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Princely State of Nagod
The Princely State of Nagod was one of the former 9 Gun Salute states of India and covered a total area of 501.4 sq miles.
 Princely State of NagodThe Princely State of Nagod was one of the former 9 Gun Salute states of India that was under the indirect rule of the British Empire in India. The region covered a total area of 501.4 sq miles and comprised of a population of 87,911 in the year 1941. Nagod state, also known as Unchahra or Unchahara, was located in Baghelkhand. It was bounded by the Sohawal in the northeast; Rewa in the east; Maihar in the south; and Jaso and Ajaigarh in the west. The state of Nagod included 333 villages and 2 towns in the 1941. It was incorporated as a part of the Bundelkhand Agency, under Central India Agency.

History of Princely State of Nagod
The Pratihara or Parihar Rajputs were the ruling family of Nagod. The Parihars established themselves in the region near Chhatarpur during the 7th century. A considerable segment of the dynasty was compelled to move east in the 9th century by the Chandel Rajputs. After which the Parihars declined in power. The territory of Nagod was established in the year 1344, when Raja Dhara Singh captured the fort of Naro. Raja Bhoja made Unchahra his capital in 1478; but it was later moved to Nagod in 1720. During the 18th century, the Parihar Rajputs lost all their lands to Baghelas and Bundelas, except for the state of Nagod. They were able to conserve the state by surrendering to their enemies. After the Treaty of Bassein in the year 1803, the British administration gained supremacy in Bundelkhand and Nagod became a tributary to Panna. The princely state of Nagod was made a tributary to Panna from the year 1807 to 1809. In recognition of the family's possession of its holdings under Chhatarsal and Ali Bahadur of Banda, a distictive sanad was granted to Raja Lal Sheoraj Singh in 1810, confirming him in his possessions.

In 1820, Nagod was appointed as a tributary to Panna and was incorporated in the sanad granted to that state in 1807. But a separate sanad was granted to Lal Sheshraj Singh in 1809, which confirmed him his possessions. In the year 1830, the British Government of India attempted and overthrew his successor for the assassination of his brother. The Indian princes, who were acting in an advisory capacity, were invited to support the Resident of British India in arriving at a verdict and decide on the penalty to be carried out to a fellow chief. After the great revolt of 1857, Raghvendra Singh, the native ruler, provided loyal services to the British forces and was consequently rewarded by the grant of 11 villages, which earlier belonged to the state of Bijeraghogarh (Vijayraghavgarh).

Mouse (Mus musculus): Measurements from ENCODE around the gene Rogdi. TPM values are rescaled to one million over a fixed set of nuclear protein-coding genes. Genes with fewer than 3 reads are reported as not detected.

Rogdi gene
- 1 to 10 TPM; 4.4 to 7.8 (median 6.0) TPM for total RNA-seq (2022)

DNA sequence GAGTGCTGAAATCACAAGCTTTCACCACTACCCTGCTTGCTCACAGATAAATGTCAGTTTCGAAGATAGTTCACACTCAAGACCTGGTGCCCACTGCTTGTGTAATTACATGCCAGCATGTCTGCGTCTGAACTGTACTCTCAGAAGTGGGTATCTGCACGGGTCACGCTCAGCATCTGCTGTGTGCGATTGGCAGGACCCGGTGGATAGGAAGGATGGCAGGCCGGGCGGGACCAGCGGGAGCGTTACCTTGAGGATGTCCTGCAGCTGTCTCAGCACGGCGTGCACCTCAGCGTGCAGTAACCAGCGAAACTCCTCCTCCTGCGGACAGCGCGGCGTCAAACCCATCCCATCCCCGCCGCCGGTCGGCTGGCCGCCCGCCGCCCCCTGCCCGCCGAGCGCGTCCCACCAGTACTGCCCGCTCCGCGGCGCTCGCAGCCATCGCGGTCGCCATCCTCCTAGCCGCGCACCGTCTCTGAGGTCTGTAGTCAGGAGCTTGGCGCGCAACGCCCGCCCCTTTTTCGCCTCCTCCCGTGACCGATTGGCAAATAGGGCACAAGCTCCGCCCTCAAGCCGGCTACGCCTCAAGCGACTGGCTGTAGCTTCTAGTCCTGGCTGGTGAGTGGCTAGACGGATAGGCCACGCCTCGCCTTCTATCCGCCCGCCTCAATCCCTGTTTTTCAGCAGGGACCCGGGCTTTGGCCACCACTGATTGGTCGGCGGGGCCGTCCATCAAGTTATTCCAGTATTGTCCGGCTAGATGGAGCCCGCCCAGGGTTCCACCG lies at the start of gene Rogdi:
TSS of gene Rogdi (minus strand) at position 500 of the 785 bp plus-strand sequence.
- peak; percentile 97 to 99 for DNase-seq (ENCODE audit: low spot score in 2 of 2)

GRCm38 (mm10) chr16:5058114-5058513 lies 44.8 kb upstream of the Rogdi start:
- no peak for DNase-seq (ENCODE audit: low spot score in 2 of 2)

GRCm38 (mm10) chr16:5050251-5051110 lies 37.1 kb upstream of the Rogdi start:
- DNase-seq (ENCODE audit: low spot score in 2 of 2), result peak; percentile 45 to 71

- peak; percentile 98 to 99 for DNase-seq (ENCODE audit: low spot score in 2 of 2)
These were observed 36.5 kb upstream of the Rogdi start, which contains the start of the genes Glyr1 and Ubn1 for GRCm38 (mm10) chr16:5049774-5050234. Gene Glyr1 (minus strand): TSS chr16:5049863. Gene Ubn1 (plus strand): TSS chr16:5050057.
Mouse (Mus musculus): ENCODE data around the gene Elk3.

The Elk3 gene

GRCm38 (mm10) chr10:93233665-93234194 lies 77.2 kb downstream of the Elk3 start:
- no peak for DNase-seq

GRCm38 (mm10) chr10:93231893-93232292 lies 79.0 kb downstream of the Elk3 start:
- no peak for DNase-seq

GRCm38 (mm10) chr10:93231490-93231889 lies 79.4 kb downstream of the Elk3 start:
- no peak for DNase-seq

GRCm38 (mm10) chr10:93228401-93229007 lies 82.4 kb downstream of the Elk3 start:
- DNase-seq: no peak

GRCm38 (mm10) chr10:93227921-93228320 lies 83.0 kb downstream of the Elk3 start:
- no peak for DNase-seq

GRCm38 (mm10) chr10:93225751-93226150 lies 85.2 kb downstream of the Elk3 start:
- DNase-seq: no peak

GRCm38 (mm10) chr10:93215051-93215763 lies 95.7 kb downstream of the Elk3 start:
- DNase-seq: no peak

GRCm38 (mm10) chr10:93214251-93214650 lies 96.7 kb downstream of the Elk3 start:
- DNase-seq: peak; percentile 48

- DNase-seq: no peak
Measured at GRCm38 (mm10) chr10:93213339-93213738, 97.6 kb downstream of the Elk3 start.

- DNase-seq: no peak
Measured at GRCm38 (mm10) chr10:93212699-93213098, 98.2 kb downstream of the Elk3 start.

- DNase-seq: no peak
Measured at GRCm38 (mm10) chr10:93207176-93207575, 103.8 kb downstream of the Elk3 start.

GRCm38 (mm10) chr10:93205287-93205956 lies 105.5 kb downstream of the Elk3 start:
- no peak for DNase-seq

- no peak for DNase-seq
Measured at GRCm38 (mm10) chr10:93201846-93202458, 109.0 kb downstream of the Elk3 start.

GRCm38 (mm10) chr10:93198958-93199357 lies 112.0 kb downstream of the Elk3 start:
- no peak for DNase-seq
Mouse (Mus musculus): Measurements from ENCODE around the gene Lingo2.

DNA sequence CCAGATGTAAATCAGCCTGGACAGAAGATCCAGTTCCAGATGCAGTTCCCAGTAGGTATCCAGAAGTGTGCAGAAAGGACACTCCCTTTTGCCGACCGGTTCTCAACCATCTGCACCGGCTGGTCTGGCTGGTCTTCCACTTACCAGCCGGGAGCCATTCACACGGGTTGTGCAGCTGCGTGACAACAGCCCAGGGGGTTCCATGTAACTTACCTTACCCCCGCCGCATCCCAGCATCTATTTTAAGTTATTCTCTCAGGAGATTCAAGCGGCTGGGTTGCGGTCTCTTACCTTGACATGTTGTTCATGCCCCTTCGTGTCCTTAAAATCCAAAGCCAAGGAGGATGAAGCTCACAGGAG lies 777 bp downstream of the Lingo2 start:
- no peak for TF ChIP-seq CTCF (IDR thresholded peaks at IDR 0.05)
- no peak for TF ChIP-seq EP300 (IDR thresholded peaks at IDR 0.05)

Princely State of Nagod The Princely State of Nagod was accorded as one of the salute states of India with a gun salute of 9 guns. The native ruler of the state, who held the title of Raja, took charge of the administration of the state and was assisted by an executive council. A legislative assembly was established with a majority of elected members. Nagod state was one of the original constituent members of the Chamber of Princes, a number of smaller states indirectly represented by 12 princes who were elected periodically by them. In the year 1940, the Raja of Nagod was admitted to the Chamber in his own right.

After the nation attained independence and the withdrawal of the British Government of India, the princely state of Nagod was acceded to the newly independent Union of India. At present, Nagod is a Nagar Panchayat and a town in the district of Satna in Madhya Pradesh state, India.

Rulers of Princely State of Nagod
The list of the native rulers of the princely state of Nagod are mentioned as follows-
* Raja Fakir Shah (1685- 1721)
* Raja Chain Shah (1720- 1748)
* Raja Ahilad Singh (1748- 1780)
* Raja Sheoraj Singh (1780- 1818)
* Raja Balbhadra Singh (1818- 1831)
* Raja Raghubindh Singh (1831- 1874)
* Raja Jadubindh Singh (1874- 1922)
* Raja Narharendra Singh (1922- 1926)
* Raja Mahendra Singh (1926- 1947)

(Last Updated on : 30/05/2012)
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